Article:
MBDA lands order to arm Britain’s new stealth fighters

By Alan Tovey 

Weapons business MBDA has secured a £184m order to equip Britain’s new F-35 stealth fighters with missiles, securing jobs at the company’s Lancashire factory.

The Advanced Short Range Air-to-Air Missile (ASRAAM) will be the first British-designed weapon to go into service on the F-35 and will be built at MBDA’s new Bolton factory, with engineering support provided by the company’s plants in Bristol and Stevenage, guaranteeing 400 jobs involved in producing the missile and in the supply chain.

The mach 3 ASRAAM missile uses infra-red targeting to home in on the heat signature of enemy aircraft and is expected to give the F-35 an edge over other aircraft, as it is a more advanced design capable of flying faster and farther than its peers.

The weapon – which is thought to have a range of about 30 miles – has the ability to lock on to targets both before and after launch, meaning it can be used on targets out of its field of view when it is fired.

Initially the missiles will be carried on wing pylons on the F-35, but in the future it may be developed to be mounted in the jets’ internal weapons bay, maintaining its low radar cross section stealth characteristics.

MBDA – which is jointly owned by BAE Systems, Airbus and Leonardo-Finemeccanica – already supplies  ASRAAMs for the RAF’s Typhoon and Tornado jets, and has won orders from air forces in India and Australia.

Original post @telegraph.co.uk


Related post:

Matra BAE Dynamics Alenia announced first Advanced Short Range Air-to-Air Missiles were delivered to USA for integration testing on the F-35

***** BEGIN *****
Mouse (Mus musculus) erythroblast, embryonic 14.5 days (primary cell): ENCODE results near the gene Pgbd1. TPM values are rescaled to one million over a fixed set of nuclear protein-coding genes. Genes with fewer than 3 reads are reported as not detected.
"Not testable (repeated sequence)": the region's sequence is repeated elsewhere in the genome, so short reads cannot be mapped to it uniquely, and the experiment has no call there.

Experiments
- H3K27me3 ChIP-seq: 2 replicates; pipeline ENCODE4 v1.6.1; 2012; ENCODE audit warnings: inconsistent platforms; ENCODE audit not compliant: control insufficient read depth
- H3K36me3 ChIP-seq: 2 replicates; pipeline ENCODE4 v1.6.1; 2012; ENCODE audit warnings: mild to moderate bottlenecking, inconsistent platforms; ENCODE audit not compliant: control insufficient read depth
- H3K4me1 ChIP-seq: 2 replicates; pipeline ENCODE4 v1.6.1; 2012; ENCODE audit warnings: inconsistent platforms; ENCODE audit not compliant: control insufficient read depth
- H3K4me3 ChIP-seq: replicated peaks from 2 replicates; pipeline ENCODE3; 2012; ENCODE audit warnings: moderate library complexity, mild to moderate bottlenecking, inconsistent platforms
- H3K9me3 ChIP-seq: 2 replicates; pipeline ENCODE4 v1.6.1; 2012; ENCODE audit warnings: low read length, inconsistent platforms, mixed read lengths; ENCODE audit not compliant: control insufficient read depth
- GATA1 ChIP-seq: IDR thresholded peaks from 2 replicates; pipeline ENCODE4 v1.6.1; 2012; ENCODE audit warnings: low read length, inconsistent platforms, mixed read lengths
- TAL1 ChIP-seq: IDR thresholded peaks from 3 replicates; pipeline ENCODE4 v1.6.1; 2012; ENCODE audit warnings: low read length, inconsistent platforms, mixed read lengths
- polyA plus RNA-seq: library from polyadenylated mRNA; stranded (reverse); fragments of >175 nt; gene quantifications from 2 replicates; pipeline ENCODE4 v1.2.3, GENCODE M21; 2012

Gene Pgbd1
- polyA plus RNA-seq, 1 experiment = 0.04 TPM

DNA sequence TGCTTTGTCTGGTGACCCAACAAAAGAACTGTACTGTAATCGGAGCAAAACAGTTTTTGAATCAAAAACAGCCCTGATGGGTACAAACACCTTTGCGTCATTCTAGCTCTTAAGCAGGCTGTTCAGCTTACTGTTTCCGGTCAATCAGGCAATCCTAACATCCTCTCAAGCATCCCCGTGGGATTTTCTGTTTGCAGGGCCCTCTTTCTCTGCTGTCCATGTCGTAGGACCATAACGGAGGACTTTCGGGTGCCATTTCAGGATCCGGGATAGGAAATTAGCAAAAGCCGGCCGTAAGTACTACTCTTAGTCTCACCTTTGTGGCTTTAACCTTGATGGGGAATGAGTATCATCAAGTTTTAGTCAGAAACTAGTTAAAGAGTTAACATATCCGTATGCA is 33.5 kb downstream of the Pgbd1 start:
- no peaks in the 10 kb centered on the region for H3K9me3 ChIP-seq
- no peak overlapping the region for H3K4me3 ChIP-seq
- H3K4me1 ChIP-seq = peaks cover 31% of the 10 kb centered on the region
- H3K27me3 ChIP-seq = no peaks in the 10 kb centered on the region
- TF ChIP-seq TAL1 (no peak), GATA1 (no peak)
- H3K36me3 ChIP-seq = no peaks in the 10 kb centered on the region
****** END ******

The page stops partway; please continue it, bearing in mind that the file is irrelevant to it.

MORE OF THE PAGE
ASRAAM design and features

The ASRAAM air-to-air missile can outperform all existing short-range missiles in close-in combat missions. It features low-drag design concept incorporating body lift technology.

ASRAAMImage @janes.com

The tail-controlled missile measures 2.9m in length, 166mm in diameter and 88kg in weight. It is fitted with high-explosive blast fragmentation warhead with impact and laser proximity fuses. The missile is also equipped with seeker detector cooling and self contained cooling engine.

The missile can be deployed using lock before launch capability to engage targets in the forward hemisphere. It can be launched in ‘lock after launch’ mode to engage targets beyond the seeker acquisition range.

The missile gathers target positional data from aircraft sensors including radar or helmet mounted sight during close-in combat missions when target is located outside the off-boresight and visual limits of seeker. This capability ensures the aircraft’s crew to perform over-the-shoulder firing in ‘lock after launch’ mode.

Missile guidance and sensors

The ASRAAM weapon is guided by an advanced, accurate focal plane array Imaging Infra-Red (IIR) seeker developed by Raytheon. The passive homing guidance system provides the ability to significantly track, acquire and engage targets beyond visual range (BVR) under severe clutter and countermeasures environmental situations.

Imaging Infra-Red (IIR) seeker developed by Raytheon

The missile collects the target data using fibre optic gyro sensors and solid state accelerometers, stabilised in three axes. It can also gather target information from autonomous infrared search and track system.

Propulsion for the short range air-to-air missile

A low signature rocket motor is fitted to drive the ASRAAM short range missile. It provides superior acceleration and range throughout the flight. The motor also allows ASRAAM to quickly intercept any target and gives it a speed of about Mach 3.

The Common Anti-air Modular Missile (CAMM): Details


Leave a Reply

Fill in your details below or click an icon to log in:

WordPress.com Logo

You are commenting using your WordPress.com account. Log Out / Change )

Twitter picture

You are commenting using your Twitter account. Log Out / Change )

Facebook photo

You are commenting using your Facebook account. Log Out / Change )

Google+ photo

You are commenting using your Google+ account. Log Out / Change )

Connecting to %s